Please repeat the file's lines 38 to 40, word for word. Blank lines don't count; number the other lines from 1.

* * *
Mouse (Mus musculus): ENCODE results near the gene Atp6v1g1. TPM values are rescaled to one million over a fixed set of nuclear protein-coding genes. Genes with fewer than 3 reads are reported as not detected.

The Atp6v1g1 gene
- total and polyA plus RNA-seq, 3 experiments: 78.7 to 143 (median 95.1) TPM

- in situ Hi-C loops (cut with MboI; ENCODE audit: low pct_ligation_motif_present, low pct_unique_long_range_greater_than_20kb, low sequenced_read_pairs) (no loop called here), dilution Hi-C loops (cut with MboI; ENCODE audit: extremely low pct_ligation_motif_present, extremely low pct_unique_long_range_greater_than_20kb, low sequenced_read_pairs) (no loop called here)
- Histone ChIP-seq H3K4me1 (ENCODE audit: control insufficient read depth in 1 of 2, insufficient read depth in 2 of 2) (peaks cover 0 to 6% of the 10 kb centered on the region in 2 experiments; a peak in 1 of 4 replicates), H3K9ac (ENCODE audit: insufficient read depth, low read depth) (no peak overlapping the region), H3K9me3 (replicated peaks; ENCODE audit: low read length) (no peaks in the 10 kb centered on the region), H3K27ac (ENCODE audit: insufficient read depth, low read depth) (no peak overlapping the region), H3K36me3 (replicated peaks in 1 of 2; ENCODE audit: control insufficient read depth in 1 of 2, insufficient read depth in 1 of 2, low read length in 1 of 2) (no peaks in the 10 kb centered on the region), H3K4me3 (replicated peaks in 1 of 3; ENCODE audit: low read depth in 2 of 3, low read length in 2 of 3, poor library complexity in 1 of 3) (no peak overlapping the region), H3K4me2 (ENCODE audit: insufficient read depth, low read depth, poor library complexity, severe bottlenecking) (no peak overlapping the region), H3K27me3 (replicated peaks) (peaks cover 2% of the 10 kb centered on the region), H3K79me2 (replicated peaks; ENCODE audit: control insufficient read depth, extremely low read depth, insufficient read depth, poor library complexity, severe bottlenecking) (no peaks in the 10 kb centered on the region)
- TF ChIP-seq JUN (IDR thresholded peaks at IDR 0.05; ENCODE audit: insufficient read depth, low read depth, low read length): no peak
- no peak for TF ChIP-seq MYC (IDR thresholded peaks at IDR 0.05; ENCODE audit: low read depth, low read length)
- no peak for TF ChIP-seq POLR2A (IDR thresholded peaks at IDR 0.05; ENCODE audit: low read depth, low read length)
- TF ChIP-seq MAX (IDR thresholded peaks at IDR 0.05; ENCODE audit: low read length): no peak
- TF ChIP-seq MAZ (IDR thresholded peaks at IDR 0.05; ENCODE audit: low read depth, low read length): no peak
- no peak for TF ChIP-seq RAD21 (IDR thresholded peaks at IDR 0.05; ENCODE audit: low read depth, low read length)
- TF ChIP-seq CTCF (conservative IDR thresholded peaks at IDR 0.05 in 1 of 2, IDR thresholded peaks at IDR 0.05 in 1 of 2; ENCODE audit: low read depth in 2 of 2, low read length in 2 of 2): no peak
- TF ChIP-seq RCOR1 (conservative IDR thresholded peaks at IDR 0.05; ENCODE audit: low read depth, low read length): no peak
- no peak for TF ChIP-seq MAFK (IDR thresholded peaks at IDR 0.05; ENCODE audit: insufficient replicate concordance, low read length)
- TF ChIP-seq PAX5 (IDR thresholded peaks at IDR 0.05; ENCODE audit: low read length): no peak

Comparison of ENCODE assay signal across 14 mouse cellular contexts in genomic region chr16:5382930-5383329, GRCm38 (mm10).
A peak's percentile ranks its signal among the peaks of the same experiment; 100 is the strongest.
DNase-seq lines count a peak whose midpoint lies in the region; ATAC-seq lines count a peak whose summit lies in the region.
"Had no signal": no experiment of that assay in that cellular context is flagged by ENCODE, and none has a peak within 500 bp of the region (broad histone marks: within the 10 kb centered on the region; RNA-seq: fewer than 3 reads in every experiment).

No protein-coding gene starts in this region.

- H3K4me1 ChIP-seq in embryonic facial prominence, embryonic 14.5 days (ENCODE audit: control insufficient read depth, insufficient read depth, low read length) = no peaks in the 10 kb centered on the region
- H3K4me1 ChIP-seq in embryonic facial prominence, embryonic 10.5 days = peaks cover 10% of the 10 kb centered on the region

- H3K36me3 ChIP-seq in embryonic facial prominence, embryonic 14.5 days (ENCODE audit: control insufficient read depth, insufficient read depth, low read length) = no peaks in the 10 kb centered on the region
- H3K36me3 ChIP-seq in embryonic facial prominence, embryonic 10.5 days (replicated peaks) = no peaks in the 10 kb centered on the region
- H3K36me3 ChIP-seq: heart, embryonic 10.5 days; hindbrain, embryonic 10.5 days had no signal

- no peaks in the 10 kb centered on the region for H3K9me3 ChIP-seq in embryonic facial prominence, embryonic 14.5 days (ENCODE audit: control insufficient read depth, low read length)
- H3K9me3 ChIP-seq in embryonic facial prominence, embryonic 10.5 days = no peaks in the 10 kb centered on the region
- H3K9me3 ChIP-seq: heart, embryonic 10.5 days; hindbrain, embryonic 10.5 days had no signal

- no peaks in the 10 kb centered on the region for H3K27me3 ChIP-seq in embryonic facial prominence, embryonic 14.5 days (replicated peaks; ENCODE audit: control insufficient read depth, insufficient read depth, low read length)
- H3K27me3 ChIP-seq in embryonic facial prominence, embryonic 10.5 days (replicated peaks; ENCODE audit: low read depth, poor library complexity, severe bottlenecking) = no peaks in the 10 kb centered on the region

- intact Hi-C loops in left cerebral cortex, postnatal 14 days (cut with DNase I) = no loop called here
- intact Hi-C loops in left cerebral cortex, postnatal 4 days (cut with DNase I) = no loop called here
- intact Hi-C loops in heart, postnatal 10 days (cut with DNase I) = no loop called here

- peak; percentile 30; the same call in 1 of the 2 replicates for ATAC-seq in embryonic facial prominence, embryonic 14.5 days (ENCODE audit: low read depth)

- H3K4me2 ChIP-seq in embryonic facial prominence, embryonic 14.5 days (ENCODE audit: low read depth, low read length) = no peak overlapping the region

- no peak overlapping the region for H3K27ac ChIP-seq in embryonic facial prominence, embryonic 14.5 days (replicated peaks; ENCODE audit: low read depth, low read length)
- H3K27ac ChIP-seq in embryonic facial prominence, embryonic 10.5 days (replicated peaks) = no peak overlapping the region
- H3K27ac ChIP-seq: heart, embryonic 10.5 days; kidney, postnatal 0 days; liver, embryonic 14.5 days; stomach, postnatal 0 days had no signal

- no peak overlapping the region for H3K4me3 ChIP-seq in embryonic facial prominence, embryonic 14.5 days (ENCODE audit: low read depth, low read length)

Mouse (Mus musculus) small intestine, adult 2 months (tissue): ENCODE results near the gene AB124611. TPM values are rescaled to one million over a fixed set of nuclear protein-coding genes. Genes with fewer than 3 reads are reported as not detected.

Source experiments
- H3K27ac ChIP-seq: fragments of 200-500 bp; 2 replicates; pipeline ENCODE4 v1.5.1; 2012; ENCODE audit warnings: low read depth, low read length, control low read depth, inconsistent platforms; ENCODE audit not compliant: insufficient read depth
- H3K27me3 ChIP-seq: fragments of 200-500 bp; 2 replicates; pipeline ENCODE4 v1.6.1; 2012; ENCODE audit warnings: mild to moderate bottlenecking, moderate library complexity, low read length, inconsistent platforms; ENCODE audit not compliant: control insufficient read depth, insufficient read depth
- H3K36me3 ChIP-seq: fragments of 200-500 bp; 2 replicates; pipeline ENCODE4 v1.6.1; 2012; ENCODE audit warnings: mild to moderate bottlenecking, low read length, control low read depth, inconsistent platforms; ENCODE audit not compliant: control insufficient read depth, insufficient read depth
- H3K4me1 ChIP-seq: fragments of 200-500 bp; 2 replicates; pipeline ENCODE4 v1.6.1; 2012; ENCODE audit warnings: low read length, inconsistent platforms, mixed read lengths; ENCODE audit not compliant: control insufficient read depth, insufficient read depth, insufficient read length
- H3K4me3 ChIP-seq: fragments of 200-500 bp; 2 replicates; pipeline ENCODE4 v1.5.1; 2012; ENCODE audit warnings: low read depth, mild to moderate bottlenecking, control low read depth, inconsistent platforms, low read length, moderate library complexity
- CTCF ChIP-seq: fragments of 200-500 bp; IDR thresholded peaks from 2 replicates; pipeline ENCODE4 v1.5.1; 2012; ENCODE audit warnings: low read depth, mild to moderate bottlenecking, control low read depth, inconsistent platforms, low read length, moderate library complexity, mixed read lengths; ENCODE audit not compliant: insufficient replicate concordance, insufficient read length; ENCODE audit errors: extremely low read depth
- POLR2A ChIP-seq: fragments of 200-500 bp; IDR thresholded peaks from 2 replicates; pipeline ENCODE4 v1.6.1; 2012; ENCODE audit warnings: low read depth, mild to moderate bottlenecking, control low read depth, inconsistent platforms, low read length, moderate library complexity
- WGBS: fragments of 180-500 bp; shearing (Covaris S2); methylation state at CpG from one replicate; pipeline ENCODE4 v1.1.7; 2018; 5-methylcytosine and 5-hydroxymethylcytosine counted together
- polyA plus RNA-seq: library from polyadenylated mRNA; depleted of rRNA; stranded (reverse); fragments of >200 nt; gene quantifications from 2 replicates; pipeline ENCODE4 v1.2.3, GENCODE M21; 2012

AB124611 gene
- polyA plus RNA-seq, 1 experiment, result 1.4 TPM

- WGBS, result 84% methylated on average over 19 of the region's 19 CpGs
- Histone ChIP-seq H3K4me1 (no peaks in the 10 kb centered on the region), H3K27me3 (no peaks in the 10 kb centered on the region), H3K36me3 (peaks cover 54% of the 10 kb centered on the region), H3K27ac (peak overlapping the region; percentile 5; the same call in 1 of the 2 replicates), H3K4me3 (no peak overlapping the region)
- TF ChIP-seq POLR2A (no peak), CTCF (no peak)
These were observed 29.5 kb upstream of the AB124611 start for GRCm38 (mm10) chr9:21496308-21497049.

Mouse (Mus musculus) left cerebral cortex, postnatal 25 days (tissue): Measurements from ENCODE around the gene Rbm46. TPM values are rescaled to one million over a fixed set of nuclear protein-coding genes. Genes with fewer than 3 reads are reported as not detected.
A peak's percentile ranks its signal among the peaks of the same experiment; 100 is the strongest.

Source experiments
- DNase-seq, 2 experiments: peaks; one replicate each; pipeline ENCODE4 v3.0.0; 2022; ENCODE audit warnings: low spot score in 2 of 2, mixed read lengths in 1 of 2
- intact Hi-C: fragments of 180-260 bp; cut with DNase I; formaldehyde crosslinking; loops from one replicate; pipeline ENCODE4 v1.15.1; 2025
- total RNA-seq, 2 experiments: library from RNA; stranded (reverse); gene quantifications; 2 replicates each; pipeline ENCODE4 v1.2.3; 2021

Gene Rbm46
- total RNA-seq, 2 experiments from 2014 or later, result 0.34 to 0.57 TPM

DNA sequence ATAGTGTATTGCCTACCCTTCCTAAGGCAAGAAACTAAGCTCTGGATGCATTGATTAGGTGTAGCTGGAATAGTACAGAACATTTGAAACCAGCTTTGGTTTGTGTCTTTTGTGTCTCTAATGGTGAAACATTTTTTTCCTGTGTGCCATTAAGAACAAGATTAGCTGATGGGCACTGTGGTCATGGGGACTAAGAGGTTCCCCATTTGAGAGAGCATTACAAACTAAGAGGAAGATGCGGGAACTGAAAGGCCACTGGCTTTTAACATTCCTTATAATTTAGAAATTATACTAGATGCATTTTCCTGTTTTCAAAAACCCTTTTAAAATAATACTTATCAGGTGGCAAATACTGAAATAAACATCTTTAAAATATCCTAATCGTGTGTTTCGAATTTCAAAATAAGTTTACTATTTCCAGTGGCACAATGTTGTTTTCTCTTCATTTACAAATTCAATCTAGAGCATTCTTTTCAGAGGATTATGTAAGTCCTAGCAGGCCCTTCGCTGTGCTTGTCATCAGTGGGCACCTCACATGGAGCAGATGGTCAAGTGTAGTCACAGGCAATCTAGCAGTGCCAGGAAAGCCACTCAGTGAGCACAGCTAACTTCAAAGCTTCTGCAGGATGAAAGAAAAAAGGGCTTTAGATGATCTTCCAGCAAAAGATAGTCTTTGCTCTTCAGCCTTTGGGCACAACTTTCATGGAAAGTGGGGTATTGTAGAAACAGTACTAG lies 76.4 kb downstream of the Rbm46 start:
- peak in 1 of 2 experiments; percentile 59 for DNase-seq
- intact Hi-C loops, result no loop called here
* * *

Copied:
- H3K27ac ChIP-seq: heart, embryonic 10.5 days; kidney, postnatal 0 days; liver, embryonic 14.5 days; stomach, postnatal 0 days had no signal

- no peak overlapping the region for H3K4me3 ChIP-seq in embryonic facial prominence, embryonic 14.5 days (ENCODE audit: low read depth, low read length)

Mouse (Mus musculus) small intestine, adult 2 months (tissue): ENCODE results near the gene AB124611. TPM values are rescaled to one million over a fixed set of nuclear protein-coding genes. Genes with fewer than 3 reads are reported as not detected.